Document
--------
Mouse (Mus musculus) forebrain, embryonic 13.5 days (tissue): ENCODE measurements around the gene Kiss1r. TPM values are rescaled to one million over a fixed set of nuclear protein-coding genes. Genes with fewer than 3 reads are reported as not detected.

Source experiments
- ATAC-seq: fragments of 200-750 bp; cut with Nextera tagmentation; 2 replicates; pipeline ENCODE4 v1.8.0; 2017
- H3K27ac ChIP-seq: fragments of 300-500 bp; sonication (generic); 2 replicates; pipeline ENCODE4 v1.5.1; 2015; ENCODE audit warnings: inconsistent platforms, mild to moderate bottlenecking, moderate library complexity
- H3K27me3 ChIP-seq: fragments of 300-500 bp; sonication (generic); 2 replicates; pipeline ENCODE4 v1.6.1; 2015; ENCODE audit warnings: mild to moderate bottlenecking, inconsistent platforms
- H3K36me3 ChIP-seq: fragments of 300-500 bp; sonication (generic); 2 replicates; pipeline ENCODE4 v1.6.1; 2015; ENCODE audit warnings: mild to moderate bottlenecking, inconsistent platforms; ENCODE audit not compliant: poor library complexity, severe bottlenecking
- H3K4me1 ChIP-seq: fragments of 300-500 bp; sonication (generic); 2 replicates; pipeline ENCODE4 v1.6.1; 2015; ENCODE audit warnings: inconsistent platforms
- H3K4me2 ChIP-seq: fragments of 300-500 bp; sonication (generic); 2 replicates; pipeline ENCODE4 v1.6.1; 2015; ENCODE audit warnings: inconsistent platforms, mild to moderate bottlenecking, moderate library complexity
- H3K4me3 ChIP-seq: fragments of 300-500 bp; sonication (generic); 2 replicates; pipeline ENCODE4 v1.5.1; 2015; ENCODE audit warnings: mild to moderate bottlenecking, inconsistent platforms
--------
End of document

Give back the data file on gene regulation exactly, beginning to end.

Mouse (Mus musculus) forebrain, embryonic 13.5 days (tissue): ENCODE measurements around the gene Kiss1r. TPM values are rescaled to one million over a fixed set of nuclear protein-coding genes. Genes with fewer than 3 reads are reported as not detected.

Source experiments
- ATAC-seq: fragments of 200-750 bp; cut with Nextera tagmentation; 2 replicates; pipeline ENCODE4 v1.8.0; 2017
- H3K27ac ChIP-seq: fragments of 300-500 bp; sonication (generic); 2 replicates; pipeline ENCODE4 v1.5.1; 2015; ENCODE audit warnings: inconsistent platforms, mild to moderate bottlenecking, moderate library complexity
- H3K27me3 ChIP-seq: fragments of 300-500 bp; sonication (generic); 2 replicates; pipeline ENCODE4 v1.6.1; 2015; ENCODE audit warnings: mild to moderate bottlenecking, inconsistent platforms
- H3K36me3 ChIP-seq: fragments of 300-500 bp; sonication (generic); 2 replicates; pipeline ENCODE4 v1.6.1; 2015; ENCODE audit warnings: mild to moderate bottlenecking, inconsistent platforms; ENCODE audit not compliant: poor library complexity, severe bottlenecking
- H3K4me1 ChIP-seq: fragments of 300-500 bp; sonication (generic); 2 replicates; pipeline ENCODE4 v1.6.1; 2015; ENCODE audit warnings: inconsistent platforms
- H3K4me2 ChIP-seq: fragments of 300-500 bp; sonication (generic); 2 replicates; pipeline ENCODE4 v1.6.1; 2015; ENCODE audit warnings: inconsistent platforms, mild to moderate bottlenecking, moderate library complexity
- H3K4me3 ChIP-seq: fragments of 300-500 bp; sonication (generic); 2 replicates; pipeline ENCODE4 v1.5.1; 2015; ENCODE audit warnings: mild to moderate bottlenecking, inconsistent platforms